Here are a number of ways banks and lenders are working with LEP borrowers:

Identification of Language Needs

Per the Consumer Financial Protection Bureau (CFPB), servicers should identify non-English speaking borrowers in need of language assistance, provide non-English call options, have dedicated customer service representatives that speak the language and have the same training and level of authority as English-speaking representatives and have translated documents from English into other languages.

Financial institutions review demographic data from the areas where they serve to determine the language preference of their customer base. Larger, national branches focus more on a Spanish-speaking audience while regional branches coordinate language resources based on demographics.

Translation and Interpretation Systems

Larger providers have written and technological solutions for translation and verbal interpretation to help communicate consistency and accuracy between lender and borrower. Back-translation and translation for meaning instead of word-for-word are used to further validate third-party translations. Many financial institutions also use bilingual glossaries to keep terms consistent between languages.

Trained Staff and Contractors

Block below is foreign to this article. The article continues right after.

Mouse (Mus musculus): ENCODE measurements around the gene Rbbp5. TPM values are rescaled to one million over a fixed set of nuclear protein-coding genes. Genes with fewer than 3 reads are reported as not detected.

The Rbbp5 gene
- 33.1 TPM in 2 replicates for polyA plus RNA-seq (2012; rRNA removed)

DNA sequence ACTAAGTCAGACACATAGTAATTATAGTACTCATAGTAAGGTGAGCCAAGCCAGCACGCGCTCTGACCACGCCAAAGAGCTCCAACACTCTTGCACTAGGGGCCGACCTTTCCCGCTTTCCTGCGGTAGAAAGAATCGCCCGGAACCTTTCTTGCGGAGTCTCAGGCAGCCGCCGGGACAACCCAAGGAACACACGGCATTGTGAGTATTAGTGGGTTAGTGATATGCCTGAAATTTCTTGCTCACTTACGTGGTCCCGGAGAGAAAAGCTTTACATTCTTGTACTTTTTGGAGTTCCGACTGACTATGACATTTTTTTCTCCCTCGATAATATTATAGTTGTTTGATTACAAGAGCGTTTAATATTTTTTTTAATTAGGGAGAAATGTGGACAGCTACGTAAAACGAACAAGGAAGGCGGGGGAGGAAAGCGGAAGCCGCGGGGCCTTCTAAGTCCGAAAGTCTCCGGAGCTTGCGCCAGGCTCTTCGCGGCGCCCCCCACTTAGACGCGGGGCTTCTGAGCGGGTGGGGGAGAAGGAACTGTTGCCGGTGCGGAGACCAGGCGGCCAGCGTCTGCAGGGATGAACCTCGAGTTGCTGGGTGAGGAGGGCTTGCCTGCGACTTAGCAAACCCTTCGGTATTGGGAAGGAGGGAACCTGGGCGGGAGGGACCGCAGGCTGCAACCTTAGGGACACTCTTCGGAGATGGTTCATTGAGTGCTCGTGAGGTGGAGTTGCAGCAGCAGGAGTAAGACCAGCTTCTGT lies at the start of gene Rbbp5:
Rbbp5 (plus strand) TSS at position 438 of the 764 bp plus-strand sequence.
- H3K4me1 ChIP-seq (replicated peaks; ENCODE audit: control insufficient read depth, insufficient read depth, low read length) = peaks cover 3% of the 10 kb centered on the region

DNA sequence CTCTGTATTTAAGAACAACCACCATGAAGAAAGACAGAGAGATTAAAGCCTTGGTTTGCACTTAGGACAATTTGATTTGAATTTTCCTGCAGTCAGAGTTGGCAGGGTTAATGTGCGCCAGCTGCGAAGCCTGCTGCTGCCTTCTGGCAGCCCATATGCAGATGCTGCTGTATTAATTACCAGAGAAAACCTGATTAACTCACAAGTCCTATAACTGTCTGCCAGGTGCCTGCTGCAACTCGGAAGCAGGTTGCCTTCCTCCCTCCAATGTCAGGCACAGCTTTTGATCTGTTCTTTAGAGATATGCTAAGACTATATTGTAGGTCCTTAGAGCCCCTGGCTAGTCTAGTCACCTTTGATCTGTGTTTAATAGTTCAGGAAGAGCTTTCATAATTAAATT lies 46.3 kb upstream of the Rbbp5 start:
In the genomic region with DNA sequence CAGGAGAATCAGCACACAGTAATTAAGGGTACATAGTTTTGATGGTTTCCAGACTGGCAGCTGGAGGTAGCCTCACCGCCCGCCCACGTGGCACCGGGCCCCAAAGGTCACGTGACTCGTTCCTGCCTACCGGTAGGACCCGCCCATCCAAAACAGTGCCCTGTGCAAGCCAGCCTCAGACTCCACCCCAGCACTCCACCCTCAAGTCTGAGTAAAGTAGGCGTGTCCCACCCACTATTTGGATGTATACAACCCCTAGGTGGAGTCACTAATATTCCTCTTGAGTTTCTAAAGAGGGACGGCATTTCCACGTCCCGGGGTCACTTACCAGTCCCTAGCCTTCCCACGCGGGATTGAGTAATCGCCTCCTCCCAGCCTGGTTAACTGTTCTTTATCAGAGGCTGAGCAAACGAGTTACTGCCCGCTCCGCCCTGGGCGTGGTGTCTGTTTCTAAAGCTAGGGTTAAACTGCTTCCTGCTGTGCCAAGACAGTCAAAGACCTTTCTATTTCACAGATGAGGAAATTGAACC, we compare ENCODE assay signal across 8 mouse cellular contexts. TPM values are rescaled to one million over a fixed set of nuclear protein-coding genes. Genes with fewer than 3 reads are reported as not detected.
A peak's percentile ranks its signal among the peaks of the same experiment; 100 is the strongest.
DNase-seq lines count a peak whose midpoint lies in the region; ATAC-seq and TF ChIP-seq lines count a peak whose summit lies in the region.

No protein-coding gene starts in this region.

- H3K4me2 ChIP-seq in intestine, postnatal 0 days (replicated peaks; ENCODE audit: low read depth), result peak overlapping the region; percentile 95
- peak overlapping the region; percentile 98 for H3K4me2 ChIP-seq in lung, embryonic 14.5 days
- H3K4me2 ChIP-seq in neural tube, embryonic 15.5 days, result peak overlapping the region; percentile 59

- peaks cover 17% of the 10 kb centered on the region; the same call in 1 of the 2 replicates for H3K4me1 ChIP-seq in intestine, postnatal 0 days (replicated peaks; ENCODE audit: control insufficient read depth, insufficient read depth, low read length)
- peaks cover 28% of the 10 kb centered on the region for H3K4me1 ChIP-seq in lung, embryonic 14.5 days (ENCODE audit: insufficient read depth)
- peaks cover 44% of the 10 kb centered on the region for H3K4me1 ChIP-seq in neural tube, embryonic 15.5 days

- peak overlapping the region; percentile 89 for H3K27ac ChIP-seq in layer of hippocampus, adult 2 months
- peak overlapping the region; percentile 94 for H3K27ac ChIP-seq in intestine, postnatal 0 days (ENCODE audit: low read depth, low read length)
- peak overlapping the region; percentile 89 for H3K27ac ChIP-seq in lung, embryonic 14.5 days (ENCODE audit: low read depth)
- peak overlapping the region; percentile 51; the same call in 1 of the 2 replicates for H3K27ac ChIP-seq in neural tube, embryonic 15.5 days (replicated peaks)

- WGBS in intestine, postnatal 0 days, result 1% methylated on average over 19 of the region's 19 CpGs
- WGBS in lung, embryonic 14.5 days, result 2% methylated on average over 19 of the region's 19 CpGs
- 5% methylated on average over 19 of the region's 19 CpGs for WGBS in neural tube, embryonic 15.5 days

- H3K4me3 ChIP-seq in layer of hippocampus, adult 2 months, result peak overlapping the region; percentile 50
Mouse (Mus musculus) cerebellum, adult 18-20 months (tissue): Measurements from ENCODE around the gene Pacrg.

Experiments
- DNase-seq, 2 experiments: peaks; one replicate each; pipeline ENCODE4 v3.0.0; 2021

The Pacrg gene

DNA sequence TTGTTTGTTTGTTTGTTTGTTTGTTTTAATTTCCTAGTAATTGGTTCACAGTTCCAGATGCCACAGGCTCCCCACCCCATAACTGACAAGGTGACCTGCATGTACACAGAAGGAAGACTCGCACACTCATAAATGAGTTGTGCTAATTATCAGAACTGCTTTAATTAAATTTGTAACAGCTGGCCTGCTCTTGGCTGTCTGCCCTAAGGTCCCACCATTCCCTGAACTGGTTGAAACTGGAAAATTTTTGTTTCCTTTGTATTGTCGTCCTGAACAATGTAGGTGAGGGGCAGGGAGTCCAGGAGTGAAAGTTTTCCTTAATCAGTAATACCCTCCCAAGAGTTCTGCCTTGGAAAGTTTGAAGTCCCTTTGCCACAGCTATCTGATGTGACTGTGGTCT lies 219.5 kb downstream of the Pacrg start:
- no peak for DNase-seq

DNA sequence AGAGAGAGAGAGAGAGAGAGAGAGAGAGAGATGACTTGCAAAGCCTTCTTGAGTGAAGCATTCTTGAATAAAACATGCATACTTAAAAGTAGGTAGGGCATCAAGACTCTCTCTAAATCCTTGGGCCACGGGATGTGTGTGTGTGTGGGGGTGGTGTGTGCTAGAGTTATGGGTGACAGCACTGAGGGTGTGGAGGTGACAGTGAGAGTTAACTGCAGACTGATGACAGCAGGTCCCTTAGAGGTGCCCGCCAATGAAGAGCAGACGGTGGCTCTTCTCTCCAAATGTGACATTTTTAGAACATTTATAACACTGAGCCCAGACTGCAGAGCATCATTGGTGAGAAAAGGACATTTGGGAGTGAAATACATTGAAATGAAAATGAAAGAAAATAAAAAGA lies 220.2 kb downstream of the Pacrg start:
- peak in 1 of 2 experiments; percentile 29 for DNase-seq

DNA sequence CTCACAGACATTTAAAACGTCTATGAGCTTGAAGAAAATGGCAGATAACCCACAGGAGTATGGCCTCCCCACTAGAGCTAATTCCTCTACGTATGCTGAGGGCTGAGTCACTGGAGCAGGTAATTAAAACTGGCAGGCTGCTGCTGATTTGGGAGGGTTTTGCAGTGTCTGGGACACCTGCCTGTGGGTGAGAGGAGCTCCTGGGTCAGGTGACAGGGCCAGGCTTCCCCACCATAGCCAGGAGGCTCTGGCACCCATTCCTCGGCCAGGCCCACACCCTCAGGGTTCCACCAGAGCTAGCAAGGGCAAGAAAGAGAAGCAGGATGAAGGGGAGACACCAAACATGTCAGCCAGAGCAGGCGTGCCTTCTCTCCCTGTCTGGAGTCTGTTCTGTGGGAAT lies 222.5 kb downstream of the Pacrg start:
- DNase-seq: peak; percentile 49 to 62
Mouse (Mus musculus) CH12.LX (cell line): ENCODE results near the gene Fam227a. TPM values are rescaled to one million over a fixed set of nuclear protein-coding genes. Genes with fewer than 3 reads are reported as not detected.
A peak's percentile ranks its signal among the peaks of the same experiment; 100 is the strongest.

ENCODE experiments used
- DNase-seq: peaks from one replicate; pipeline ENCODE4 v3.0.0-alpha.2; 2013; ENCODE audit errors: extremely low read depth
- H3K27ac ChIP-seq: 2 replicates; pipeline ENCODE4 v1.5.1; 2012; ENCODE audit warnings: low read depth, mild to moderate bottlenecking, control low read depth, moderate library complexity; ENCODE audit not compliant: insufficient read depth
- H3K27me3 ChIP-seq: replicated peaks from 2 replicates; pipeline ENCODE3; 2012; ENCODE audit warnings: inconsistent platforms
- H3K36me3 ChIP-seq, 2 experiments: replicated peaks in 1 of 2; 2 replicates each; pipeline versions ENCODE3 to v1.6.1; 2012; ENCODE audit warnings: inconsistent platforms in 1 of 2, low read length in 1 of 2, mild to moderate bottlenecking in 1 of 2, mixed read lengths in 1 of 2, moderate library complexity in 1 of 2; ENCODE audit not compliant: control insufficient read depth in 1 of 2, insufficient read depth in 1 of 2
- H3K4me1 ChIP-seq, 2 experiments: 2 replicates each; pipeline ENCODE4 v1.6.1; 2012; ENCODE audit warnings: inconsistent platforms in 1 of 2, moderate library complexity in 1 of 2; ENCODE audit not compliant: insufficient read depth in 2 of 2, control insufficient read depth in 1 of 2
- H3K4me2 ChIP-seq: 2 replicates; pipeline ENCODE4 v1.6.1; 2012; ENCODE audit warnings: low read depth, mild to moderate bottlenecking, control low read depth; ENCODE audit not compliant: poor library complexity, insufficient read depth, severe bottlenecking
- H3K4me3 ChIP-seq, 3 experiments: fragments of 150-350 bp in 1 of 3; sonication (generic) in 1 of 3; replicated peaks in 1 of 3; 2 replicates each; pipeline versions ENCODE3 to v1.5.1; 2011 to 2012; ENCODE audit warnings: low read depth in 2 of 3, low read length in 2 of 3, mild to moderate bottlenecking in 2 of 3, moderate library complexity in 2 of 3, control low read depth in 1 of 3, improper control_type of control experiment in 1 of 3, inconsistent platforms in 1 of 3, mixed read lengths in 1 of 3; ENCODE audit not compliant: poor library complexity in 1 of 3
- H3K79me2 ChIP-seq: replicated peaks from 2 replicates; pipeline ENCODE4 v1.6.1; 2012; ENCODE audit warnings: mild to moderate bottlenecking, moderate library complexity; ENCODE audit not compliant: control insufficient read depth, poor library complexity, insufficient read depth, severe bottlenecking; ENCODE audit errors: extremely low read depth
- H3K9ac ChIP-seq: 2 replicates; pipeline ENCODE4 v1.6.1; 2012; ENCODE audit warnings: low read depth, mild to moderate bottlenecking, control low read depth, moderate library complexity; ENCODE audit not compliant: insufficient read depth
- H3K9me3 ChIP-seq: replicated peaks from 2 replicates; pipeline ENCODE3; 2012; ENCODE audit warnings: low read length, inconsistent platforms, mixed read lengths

Financial service providers that have language services use different methods to make sure staff and contractors have the language and cultural understanding to better aid Spanish-speaking borrowers. Some hire employees and require an internal or external certification of written and verbal language comprehension. The providers that use contractors reported having language expert staff on-hand for quality control.

According to the Mortgage Bankers Association’s (MBA) 2017 Legal Issues and Regulatory Compliance Conference, when lenders were asked about translation capability during the orgination process, almost 64 percent said they have in-house capability, 11 percent hire an outside vendor, and 25 percent do not have translation capability. Over 67 percent also stated that they refer LEP borrowers to housing counseling agencies for translation assistance.

Borrower-Lender Interaction

Lenders with language services use multiple channels of communication with their Spanish-speaking audience. From verbal interpretation over the phone to language setting on digital platforms and access points. Steps have been taken to improve access to LEP borrowers but many lenders reported having written contracts or agreements only available in English.